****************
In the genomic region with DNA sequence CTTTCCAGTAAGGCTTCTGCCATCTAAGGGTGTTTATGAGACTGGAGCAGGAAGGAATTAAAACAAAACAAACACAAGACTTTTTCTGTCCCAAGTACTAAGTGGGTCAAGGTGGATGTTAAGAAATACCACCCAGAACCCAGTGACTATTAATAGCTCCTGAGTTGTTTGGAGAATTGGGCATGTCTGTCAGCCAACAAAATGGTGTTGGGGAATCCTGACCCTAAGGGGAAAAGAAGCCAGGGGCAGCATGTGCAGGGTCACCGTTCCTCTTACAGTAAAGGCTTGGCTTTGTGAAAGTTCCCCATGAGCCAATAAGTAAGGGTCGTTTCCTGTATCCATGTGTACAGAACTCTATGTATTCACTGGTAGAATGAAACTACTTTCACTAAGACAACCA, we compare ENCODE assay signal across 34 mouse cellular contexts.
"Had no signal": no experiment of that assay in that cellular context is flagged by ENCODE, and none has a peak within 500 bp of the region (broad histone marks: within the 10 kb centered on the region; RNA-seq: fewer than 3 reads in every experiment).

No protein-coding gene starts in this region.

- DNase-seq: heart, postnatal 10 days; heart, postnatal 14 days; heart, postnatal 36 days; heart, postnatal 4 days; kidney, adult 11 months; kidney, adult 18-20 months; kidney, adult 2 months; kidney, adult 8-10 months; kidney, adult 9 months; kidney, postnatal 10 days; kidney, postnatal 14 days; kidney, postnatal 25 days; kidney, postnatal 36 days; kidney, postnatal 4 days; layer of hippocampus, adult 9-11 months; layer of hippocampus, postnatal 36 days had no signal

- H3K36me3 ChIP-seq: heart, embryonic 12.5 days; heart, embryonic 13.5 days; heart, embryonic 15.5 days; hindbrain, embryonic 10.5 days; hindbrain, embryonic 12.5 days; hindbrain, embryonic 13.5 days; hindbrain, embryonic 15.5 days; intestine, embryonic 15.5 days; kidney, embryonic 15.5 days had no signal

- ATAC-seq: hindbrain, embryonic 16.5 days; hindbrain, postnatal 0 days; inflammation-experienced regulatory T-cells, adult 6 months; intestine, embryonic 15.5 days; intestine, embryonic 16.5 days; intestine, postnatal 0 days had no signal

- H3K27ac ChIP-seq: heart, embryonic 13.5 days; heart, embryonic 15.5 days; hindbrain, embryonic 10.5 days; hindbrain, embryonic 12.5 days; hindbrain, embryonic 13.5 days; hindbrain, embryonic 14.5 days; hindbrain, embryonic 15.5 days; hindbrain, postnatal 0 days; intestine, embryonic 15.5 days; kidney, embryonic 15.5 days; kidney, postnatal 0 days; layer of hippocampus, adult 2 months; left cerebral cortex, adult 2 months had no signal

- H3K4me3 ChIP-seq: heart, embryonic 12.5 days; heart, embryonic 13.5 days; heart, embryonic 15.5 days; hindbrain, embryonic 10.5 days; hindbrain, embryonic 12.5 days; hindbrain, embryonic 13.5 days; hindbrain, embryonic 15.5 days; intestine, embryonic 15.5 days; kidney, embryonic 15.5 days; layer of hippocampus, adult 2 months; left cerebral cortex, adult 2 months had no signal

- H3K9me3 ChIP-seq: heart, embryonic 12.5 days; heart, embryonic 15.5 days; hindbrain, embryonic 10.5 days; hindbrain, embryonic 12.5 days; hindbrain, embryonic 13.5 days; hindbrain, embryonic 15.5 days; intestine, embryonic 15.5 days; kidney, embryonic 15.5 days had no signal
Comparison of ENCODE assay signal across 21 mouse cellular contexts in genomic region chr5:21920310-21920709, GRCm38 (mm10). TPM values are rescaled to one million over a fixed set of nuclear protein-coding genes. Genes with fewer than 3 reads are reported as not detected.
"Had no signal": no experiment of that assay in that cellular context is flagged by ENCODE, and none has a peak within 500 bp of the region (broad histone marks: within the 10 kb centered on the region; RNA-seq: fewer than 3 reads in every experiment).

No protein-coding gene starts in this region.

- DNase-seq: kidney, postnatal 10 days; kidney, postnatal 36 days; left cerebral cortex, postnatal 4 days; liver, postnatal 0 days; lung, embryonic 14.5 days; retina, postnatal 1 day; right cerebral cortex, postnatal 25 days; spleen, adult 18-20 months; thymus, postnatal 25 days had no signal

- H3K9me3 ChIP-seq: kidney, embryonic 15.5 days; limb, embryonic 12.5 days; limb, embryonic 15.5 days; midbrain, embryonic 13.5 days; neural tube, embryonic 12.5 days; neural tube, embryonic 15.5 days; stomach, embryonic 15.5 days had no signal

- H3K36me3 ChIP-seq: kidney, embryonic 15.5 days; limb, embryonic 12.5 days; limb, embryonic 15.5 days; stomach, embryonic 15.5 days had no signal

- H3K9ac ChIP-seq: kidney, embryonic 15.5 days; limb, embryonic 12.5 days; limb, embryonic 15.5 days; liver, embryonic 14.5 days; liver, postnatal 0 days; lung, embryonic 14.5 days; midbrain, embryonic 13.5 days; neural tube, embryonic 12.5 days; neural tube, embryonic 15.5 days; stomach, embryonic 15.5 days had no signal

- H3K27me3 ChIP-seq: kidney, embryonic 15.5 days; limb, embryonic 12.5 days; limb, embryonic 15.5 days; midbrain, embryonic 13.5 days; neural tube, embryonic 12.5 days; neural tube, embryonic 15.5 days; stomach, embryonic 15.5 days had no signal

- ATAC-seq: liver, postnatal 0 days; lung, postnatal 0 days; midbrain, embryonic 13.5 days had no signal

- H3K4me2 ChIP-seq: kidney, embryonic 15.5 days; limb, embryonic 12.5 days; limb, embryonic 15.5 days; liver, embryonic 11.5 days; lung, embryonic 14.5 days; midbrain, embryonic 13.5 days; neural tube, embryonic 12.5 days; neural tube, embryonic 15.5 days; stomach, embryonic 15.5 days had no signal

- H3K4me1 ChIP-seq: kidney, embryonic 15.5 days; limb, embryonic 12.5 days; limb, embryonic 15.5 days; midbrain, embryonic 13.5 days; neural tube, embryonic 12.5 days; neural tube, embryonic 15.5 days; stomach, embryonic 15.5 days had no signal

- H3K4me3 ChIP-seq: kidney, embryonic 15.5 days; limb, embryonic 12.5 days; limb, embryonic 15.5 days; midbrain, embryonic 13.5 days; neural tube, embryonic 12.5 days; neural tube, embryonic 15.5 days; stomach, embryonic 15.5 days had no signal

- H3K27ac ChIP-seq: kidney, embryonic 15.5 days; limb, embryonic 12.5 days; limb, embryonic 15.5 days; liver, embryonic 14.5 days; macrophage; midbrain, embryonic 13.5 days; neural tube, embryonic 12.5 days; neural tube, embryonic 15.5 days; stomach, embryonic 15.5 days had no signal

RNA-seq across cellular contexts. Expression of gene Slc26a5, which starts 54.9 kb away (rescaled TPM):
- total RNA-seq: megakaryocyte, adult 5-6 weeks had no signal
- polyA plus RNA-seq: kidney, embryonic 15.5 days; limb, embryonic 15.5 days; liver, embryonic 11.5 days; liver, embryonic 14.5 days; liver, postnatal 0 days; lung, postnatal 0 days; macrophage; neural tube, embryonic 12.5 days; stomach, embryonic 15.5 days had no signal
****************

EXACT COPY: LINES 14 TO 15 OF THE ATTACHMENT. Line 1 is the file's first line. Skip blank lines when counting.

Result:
- H3K9me3 ChIP-seq: kidney, embryonic 15.5 days; limb, embryonic 12.5 days; limb, embryonic 15.5 days; midbrain, embryonic 13.5 days; neural tube, embryonic 12.5 days; neural tube, embryonic 15.5 days; stomach, embryonic 15.5 days had no signal

- H3K36me3 ChIP-seq: kidney, embryonic 15.5 days; limb, embryonic 12.5 days; limb, embryonic 15.5 days; stomach, embryonic 15.5 days had no signal